Chicago magazine gives credit where credit is due with a nice homage to Jay Bennett:
Bennett’s vintage keyboards float throughout songs like “She’s a Jar” and “Pieholden Suite,” leaving a dreamy aftertaste. His presence provides a continual commentary on the melody at hand, whether from a spooky banjo clucking (“Via Chicago”) or an instrumental pile-on that builds to an emotional storm (“My Darling”).
Interviews with Edward Burch, Bob Andrews and ex-Wilco drummer Ken Coomer shed a little more light on who Jay was and what is contributions to the band meant. My favorite bit is when Coomer says that nobody in the band even knew Jay could play piano until they were in the studio for Being There. Friends and family seem to be making a concerted effort to ensure Jay Bennett’s legacy is not bound to his portrayal in I am Trying to Break Your Heart.
I don’t care what anyone says, I miss Jay Bennett in Wilco. The albums produced by that band during his tenure remain some of my favorites by any artist and the albums released since his departure just don’t ring the same for me. I get that he and Jeff Tweedy had to part ways, but I wish it weren’t so.
So, we know that Wilco headlined the second night of Lollapalooza capping off a couple years now of ever higher profile shows and opportunities, but what’s Jay been up to? For one, he relocated his Pie Holden Suite Sound from Chicago to “the beautiful twin cities of Champaign/Urbana, IL.” In an email to fans, Bennett catches up on the last 18 months and his plans for the future, including the release of THREE albums and another collaboration with an old friend…no, not THAT old friend.
That’s right, I’ll be releasing three new records in the upcoming months – I’ve just finished writing and recording a new solo record, to be called “Kicking at the Perfumed Air.” Also, during the move I came across some half-finished material by my previous band, Titanic Love Affair. Not only did this lead to reconnecting with “the original cast” of TLA, but these songs left us wondering why they never made it on earlier albums. We’re going to change that, as we’ve now finished a whole album’s worth of “new” TLA songs. And finally, I’ll be reuniting on record with my longtime musical collaborator, Edward Burch, on a 6 song EP “Tribute to a Tribute” to Nick Lowe and Dave Edmunds.
Edward Burch is everywhere in Chicago. If you’ve been out to a show that’s remotely related to the “alternative country” movement, you have seen him. Maybe singing backup with the Handsome Family. Maybe doing a solo acoustic thing in the front room at the Hideout on Monday nights. You’ve seen him.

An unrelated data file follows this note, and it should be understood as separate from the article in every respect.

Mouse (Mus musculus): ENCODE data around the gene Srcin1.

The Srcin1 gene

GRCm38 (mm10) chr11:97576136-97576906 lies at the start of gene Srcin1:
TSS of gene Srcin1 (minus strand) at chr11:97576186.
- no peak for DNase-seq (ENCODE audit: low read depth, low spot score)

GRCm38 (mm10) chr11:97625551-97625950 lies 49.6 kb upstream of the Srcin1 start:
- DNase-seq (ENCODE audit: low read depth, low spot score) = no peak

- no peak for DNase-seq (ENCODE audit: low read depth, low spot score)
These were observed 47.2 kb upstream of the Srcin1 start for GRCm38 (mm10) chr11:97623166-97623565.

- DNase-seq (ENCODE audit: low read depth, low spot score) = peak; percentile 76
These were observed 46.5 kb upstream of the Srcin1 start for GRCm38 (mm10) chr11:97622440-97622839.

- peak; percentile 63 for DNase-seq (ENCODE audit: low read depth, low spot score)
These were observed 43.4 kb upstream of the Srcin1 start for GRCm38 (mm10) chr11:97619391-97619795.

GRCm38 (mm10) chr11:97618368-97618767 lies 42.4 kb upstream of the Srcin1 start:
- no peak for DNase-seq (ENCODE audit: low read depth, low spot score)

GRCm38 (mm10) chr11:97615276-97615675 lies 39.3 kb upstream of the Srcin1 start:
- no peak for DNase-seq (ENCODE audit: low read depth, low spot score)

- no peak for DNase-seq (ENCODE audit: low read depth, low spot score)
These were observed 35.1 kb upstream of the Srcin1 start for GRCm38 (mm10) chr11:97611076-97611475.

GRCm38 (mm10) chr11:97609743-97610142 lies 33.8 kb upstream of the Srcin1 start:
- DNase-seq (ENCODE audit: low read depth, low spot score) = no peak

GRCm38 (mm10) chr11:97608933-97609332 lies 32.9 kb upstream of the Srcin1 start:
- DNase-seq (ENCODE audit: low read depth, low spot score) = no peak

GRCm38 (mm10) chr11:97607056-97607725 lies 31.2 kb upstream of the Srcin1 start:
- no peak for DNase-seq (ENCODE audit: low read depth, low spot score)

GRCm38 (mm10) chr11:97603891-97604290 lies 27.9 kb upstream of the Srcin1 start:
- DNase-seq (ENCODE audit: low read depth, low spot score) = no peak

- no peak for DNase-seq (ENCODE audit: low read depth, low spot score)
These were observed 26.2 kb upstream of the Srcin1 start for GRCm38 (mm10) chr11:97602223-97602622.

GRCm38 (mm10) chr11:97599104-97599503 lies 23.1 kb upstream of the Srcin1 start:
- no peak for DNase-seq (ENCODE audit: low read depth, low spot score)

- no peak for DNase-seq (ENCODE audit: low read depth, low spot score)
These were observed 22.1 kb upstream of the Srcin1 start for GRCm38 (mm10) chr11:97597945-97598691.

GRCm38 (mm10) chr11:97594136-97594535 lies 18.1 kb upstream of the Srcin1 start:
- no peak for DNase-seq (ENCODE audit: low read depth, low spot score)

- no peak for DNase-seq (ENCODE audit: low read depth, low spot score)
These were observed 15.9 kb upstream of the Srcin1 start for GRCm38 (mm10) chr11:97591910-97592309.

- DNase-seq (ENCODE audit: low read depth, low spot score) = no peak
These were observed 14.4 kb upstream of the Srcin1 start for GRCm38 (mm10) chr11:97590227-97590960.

His most high-profile gig has been his partnership with former Wilco multi-tasking wizard, Jay Bennett. The 2002 Bennett-Burch album, The Palace at 4am (Part I), got lots of press for a lot of reasons: some of them music-related, some of them due to the fact that Palace was released on the same day as Wilco’s Yankee Hotel Foxtrot.
Since then, Bennett and Burch released a limited pressing of an odd collection of demo versions, alternate takes, and acoustic versions of all the songs from Palace (in order!), plus two John Cale covers. In addition to his work with Jay Bennett, Burch is involved with the Kennett Brothers, the Viper & His Famous Orchestra, and a duo with Wilco’s LeRoy Bach. Despite his busy schedule, Edward took the time to participate in an email interview with Glorious Noise…
Leroy Bach, Edward Burch and John Stirrat at the Hideout. March 5, 2001
Everyone has that bar that just fits. Maybe it’s only for the summer or your junior year in college, but it is exactly where you want to be on any given night. The Hideout in Chicago is that bar for me right now. The hideout has a long reputation for being a great place to see country-ish music and it is still a premier venue for club-sized concerts. But what makes the Hideout MY Place is the genuine neighborhood feel you get when you walk in the door.
A group of us made our way to the Hideout last night to see Wilco’s John Sirrat and Leroy Bach play with other local fave Edward Burch. Since Wilco is a Grammy nominated college chart fave and the patron saints of folk rock here in Chicago, I expected a smoky, packed bar and annoying frat guys, the likes of which we had at Jeff Tweedy’s final performances in the now closed and sorely missed Lounge Ax. Instead, what we got was a completely un-miced acoustic performance similar to those taking place in countless rec-rooms, college dorms and back porches across America.
As soon as we walked in we were welcomed by Bach who told us to get a beer and have a seat. It was standing room only, but just by the Hideout’s front room standards. There were maybe 30 people in attendance and the seating arrangement was quickly fixed when the affable bartender told us to go get some more stools out of the back room. We stumbled clumsily past Bach and Burch to find our seats and drag them back to the front. They waited patiently until we were comfortable before starting in on another of their old timey folk tunes from the Carter Family or Louvin Brothers. Their voices blended nicely in loose harmonies. Occasionally we’d miss some words over the chiming of Burch’s 12-string guitar, but the mood was right and I was ready for some Pabst.
PBR $1.50 bottles. “I’ll take two and save myself a trip.”
Soon, Wilco bassist John Stirrat, ambled up to the front and played a few selections from his recently released little record, “The Green Hour” from his side project The Autumn Defense. The songs were pretty with a definite 70s AM radio, singer/songwriter influence. Stirrat’s voice was a little shaky, but that was understandable given his un-miced performance and the increasing din of the patrons enjoying Pabst.
Come midnight the dread of another Tuesday at work was weighing heavy and after Burch and Bach’s second set I meandered out to my car and drove home happy to have spent another night living in Chicago.